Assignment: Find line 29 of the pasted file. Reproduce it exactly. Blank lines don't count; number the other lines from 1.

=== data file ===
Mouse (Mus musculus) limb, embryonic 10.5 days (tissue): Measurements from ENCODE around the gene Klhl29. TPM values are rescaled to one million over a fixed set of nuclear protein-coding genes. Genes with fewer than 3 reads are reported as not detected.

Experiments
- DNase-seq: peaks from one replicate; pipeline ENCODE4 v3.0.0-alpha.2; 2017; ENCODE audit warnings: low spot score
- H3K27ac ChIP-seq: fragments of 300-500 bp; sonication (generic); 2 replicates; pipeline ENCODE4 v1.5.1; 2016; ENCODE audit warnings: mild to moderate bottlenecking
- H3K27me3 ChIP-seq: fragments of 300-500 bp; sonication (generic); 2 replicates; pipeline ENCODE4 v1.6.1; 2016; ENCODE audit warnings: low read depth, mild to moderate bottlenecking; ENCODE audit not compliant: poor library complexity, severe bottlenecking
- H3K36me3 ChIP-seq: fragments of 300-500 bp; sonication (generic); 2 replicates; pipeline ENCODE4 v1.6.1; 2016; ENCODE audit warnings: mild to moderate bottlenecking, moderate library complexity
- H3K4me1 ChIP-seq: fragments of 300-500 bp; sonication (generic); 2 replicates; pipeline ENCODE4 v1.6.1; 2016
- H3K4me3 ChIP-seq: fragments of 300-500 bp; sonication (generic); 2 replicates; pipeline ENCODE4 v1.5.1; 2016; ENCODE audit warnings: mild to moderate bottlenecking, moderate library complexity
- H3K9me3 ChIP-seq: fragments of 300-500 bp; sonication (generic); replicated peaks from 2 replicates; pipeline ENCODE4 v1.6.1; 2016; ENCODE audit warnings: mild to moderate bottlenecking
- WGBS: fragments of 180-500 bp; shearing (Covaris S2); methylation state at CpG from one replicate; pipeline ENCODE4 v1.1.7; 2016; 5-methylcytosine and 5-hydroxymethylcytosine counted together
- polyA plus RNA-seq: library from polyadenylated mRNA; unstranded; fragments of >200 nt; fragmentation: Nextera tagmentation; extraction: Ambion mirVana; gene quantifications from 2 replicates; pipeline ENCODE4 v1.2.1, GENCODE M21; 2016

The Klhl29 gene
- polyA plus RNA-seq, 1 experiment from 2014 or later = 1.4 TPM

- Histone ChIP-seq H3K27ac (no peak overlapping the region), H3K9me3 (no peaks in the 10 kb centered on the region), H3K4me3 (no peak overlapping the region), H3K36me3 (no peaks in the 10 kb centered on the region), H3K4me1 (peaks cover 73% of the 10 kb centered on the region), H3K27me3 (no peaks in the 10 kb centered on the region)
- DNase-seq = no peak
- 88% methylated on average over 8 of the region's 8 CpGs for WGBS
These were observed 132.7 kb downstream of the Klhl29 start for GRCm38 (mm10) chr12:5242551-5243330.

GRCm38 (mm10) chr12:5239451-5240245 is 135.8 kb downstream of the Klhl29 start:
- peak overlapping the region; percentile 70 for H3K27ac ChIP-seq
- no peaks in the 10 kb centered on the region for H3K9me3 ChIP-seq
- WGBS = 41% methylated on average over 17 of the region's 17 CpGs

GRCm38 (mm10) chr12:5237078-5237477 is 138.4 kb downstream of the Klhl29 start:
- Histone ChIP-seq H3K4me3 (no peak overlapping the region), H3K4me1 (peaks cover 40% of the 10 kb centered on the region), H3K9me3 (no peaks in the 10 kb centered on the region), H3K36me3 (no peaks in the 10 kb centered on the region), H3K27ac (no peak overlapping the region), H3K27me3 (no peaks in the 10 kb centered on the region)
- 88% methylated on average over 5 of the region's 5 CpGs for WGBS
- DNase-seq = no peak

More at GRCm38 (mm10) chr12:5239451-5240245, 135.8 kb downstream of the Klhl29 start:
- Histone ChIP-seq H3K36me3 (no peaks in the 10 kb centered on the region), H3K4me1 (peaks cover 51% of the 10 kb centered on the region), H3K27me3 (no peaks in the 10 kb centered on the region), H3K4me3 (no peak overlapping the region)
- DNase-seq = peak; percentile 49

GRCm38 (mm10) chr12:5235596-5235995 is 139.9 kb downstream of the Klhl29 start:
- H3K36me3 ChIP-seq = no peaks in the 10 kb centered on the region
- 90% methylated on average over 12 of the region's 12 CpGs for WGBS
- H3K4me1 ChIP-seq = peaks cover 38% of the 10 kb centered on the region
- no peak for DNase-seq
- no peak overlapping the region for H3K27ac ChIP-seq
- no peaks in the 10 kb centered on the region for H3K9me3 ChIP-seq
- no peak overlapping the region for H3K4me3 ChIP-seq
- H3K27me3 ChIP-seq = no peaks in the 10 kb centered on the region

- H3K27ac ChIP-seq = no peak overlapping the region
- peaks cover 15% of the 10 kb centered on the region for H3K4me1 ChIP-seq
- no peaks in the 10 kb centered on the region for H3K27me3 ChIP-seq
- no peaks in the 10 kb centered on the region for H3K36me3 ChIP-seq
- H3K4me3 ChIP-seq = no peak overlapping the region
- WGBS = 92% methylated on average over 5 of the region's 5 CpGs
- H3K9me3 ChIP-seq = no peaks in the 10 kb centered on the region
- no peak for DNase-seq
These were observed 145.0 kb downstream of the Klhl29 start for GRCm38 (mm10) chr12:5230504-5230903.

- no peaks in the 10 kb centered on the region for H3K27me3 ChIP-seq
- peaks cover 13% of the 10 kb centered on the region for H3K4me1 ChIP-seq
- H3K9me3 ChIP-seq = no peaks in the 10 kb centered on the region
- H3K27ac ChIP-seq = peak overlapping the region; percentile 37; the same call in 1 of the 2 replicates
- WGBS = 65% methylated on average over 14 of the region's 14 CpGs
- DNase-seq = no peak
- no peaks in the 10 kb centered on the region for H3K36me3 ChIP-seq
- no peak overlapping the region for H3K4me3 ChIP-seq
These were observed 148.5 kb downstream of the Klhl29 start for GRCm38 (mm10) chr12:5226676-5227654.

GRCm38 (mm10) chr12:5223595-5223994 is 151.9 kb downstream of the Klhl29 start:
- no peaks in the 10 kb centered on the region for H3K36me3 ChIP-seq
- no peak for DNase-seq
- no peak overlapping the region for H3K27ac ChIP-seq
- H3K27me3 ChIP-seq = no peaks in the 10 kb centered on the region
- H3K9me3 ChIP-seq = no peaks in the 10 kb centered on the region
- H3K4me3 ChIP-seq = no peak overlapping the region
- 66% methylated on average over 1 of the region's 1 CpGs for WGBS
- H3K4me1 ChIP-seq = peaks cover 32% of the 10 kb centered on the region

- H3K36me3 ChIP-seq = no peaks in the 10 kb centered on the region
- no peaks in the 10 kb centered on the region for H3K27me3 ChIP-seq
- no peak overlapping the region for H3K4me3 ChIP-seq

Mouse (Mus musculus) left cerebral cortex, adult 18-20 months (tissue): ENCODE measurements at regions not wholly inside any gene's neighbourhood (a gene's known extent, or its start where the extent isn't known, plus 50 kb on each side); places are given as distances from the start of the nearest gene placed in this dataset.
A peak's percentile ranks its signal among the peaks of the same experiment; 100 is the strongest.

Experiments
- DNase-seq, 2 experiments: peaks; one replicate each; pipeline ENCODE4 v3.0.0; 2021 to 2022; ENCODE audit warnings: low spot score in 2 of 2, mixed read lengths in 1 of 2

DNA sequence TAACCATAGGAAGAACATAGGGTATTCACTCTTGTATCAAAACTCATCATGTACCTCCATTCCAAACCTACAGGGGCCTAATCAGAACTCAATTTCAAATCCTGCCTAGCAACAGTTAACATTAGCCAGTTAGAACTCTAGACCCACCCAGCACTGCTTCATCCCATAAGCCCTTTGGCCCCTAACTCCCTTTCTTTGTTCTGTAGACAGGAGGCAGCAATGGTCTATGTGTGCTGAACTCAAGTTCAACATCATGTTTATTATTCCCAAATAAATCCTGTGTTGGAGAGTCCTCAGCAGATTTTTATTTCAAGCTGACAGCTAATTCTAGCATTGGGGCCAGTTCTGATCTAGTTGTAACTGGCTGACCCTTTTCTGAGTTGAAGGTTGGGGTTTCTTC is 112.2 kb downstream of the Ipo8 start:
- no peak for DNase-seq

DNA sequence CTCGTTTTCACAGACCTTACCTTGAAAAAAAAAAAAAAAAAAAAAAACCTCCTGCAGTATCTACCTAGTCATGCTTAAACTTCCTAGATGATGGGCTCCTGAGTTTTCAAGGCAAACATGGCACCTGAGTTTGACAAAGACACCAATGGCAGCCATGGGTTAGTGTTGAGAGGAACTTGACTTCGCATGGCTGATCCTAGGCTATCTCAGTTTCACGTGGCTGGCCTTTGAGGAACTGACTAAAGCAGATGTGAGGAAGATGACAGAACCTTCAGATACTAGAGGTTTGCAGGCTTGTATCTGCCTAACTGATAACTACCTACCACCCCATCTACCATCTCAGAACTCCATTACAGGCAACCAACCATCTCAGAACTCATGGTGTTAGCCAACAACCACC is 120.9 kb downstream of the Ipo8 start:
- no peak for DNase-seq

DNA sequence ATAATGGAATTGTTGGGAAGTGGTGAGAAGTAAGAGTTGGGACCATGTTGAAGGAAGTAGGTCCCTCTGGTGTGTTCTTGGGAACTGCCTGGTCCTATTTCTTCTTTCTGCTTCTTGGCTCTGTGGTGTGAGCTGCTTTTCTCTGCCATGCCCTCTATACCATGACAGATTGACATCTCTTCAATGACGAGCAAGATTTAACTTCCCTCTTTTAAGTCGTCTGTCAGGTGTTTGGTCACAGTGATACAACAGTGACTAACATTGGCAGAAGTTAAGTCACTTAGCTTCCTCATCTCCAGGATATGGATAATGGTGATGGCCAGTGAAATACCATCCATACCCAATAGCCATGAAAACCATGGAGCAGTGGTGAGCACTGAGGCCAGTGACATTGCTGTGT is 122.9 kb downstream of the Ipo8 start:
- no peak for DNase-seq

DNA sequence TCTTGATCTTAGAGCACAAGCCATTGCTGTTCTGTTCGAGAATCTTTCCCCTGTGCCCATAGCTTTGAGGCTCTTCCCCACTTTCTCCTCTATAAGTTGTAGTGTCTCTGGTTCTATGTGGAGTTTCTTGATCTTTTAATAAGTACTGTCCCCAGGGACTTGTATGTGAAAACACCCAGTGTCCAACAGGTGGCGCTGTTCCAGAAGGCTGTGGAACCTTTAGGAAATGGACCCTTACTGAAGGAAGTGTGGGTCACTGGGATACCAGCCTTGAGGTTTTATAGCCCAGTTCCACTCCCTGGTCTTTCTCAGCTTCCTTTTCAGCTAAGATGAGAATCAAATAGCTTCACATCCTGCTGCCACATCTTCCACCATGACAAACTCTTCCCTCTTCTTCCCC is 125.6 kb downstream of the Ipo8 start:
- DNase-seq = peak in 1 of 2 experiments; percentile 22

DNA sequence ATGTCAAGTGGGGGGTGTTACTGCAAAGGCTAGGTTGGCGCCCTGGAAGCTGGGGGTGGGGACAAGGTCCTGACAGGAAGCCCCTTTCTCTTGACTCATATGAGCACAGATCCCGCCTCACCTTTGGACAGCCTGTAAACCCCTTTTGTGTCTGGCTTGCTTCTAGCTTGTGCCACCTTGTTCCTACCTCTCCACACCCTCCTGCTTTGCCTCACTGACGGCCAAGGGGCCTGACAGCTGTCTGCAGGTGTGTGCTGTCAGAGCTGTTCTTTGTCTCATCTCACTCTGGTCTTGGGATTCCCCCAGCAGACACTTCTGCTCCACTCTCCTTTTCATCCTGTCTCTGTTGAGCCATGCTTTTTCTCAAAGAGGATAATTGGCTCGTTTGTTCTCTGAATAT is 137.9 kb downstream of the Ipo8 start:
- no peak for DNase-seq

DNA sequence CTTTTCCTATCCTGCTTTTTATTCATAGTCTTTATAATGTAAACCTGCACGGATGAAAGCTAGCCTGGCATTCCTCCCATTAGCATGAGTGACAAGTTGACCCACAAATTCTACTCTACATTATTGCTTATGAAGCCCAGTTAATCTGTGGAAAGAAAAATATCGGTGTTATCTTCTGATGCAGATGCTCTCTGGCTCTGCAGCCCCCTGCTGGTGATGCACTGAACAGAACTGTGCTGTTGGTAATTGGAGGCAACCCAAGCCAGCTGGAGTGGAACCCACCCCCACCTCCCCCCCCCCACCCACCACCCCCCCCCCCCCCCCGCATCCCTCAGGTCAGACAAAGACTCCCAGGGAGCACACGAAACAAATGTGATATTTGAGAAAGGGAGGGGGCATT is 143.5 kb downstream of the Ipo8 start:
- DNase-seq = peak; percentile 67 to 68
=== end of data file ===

GRCm38 (mm10) chr12:5235596-5235995 is 139.9 kb downstream of the Klhl29 start: